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fore should be well versed in the history and manners of his author's age, if he aims at doing him a service in this respect.
Besides, wit lying mostly in the assemblage of ideas, and in putting those together with quickness and variety," wherein can be found any resemblance, or congruity, to make up pleasant pictures, and agreeable visions in the fancy; the writer, who aims' at wit, must of course range far and wide for materials. Now the age in which Shakspeare lived, having above all others, a wonderful affection to appear learned, they declined vulgar images, such as are immediately fetched from nature, and ranged through the circle of the sciences, to fetch their ideas from thence. But as the resemblances of such ideas to the subject must necessarily lie very much out of the common way, and every piece of wit appear a riddle to the vulgar; this, that should have taught them the forced, quaint, unnatural tract they were in, (and induce them to follow a more natural one,) was the very thing that kept them attached to it. The oftentatious affectation of abstruse learning, peculiar to that time, the love that men naturally have to every thing that looks. like mystery, fixed them down to the habit of obscurity. Thus became the poetry of Donne (though the wittiest man of that age,) nothing but a continued heap of riddles. And our Shakspeare, with all his easy nature about him, for want of the knowledge of the true rules of art, falls frequently into this vicious manner.
The third species of obscurities which deform our author, as the effects of his own genius and character, are those that proceed from his peculiar
manner of thinking, and as peculiar a manner of çloathing those thoughts. With regard to his thinking, it is certain, that he had a general knowledge of all the sciences: but his acquaintance was rather that of a traveller than a native. Nothing in philosophy was unknown to him; but every thing in it had the grace and force of novelty. novelty is one main source of admiration, we are not to wonder that he has perpetual allusions to the most recondite parts of the sciences : and this was, done not so much out of affectation, as the effect of admiration begot by novelty. Then, as to his Nyle and di&lion, wę may much more juftly apply to SHAKSPEARE, what a celebrated writer said of MILTON: Our language funk under him, and was unequal to that greatness of soul which furnished him with such glorious conceptions. He therefore frequently uses old words, to give his diction an air of folemnity; as he coins others, to express the novelty and variety of his ideas.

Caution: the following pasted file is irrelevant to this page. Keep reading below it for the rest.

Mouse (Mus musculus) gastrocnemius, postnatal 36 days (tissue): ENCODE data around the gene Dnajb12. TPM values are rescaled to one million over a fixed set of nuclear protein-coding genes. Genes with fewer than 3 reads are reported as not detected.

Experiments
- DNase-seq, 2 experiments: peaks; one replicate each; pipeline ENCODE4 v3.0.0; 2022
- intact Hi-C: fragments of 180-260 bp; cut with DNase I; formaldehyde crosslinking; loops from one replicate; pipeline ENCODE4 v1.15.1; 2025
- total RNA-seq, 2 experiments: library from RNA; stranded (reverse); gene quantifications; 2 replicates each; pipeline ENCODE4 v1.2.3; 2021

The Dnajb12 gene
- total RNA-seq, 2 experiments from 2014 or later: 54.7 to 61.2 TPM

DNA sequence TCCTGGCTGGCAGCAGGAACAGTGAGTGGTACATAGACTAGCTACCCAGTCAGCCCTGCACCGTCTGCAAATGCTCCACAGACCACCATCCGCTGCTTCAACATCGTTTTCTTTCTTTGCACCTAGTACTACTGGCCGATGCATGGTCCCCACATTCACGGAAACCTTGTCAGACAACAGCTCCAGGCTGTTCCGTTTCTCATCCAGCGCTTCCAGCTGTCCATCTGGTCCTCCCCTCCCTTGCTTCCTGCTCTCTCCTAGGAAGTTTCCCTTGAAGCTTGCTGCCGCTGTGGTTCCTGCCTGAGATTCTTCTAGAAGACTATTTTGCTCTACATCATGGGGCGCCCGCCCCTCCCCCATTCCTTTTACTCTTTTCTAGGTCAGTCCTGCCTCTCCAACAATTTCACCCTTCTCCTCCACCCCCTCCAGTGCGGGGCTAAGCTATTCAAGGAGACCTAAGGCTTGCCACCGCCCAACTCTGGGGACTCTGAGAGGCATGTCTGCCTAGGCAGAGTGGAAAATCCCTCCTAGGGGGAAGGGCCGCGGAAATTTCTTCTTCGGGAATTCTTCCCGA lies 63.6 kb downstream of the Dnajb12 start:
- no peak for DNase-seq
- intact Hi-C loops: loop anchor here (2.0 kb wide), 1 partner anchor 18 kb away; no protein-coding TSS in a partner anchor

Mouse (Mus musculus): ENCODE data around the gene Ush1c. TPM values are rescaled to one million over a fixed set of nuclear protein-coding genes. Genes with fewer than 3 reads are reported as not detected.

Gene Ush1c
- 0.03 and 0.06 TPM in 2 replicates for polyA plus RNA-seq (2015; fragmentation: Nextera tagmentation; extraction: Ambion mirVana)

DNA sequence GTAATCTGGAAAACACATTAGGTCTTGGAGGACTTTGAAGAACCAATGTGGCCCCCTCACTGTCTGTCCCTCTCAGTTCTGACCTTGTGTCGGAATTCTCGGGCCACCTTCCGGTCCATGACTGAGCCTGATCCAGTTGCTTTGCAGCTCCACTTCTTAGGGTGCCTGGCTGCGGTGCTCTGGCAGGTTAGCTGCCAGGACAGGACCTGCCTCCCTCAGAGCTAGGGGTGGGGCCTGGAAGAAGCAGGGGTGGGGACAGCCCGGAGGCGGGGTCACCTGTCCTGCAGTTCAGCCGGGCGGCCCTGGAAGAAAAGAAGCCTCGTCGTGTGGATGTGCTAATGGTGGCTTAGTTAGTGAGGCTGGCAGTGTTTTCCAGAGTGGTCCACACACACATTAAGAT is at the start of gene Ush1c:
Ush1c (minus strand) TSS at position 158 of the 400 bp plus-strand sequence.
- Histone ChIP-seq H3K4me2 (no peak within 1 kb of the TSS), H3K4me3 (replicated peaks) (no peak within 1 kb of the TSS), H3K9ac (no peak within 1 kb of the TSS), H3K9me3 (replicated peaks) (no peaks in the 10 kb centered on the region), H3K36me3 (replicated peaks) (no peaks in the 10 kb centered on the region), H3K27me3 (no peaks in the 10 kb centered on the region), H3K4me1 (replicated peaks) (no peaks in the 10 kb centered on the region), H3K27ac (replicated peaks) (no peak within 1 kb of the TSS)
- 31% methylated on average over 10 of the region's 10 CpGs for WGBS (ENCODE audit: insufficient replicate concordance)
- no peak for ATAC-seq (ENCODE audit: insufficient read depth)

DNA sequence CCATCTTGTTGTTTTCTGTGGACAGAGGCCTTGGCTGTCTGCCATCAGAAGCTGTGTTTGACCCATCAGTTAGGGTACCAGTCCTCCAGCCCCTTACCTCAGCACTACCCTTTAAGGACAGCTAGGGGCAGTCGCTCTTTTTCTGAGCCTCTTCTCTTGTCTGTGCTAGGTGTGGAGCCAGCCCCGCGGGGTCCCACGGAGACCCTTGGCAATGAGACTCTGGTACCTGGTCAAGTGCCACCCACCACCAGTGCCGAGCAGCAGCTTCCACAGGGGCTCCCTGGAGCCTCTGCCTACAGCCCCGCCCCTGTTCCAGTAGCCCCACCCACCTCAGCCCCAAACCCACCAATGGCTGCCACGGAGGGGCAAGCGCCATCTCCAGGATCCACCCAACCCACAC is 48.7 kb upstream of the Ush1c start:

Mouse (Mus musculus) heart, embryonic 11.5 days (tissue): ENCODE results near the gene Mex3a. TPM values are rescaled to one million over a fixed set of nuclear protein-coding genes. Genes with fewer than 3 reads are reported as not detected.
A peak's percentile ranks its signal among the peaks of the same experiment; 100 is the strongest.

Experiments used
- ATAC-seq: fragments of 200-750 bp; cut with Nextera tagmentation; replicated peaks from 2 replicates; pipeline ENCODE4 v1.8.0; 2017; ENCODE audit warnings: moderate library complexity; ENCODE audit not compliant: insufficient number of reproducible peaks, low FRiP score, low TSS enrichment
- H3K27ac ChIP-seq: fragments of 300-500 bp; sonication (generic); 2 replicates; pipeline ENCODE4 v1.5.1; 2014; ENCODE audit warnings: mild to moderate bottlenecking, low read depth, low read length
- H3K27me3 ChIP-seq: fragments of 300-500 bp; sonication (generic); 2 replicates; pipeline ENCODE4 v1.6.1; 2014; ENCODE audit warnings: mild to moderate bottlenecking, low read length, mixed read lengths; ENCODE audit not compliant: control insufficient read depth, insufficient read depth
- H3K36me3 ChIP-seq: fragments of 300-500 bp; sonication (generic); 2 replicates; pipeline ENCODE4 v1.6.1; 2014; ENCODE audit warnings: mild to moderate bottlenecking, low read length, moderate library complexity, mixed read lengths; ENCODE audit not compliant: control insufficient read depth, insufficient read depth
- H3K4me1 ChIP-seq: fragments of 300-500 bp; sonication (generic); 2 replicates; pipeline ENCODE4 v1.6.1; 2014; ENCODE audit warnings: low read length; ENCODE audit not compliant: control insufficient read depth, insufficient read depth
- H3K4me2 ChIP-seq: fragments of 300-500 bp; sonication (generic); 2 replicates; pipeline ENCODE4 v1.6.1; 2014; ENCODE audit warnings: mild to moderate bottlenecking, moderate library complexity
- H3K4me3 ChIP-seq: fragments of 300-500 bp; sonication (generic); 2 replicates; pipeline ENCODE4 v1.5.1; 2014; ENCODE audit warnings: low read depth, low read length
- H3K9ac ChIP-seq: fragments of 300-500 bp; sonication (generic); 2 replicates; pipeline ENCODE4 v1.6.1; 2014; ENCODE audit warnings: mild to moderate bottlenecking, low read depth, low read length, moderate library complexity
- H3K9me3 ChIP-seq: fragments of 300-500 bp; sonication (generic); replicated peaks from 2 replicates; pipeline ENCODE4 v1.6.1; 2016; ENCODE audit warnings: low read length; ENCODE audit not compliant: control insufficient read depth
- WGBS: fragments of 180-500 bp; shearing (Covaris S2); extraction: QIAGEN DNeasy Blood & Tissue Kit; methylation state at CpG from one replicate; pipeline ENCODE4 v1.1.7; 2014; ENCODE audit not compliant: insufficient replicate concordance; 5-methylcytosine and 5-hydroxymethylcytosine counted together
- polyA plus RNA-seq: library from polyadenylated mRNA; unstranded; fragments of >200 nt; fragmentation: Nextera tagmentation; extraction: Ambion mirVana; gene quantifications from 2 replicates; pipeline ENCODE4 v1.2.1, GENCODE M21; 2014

Upon every distinct fpecies of these obscurities, I have thought it my province to employ a note for the service of my author, and the entertainment of my readers. A few transient remarks too I have not scrupled to intermix, upon the poet's negligences and omifrons in point of art; but I have done it always in such a manner, as will testify my deference and veneration for the immortal author. Some censurers of Shakspeare and particularly Mr. Rymer, have taught me to distinguish betwixt the railer and critick. The outrage of his quotations is so remarkably violent, so pushed beyond all bounds of decency and sober reasoning, that it quite carries over the mark at which it was levelled,
Extravagant abuse throws off the edge of the intended disparagement, and turns the madman's weapon
into his own bosom. In short, as to Ry“ mer this is my opinion of him from his criticisms on the tragedies of the last age. He writes with great vivacity, and appears to have been a scholar: but as for his knowledge of the art of poetry, I cannot perceive it was any deeper than his acquaintance with Bossu and Dacier, from whom he has transcribed many of his best reflections.
. The late Mr. Gildon was one attached to Rymer by a similar way of thinking and studies. They were both of that species of criticks who are desirous of displaying their powers rather in finding faults, than in consulting the improvement of the world; the hypercritical part of the science of criticism.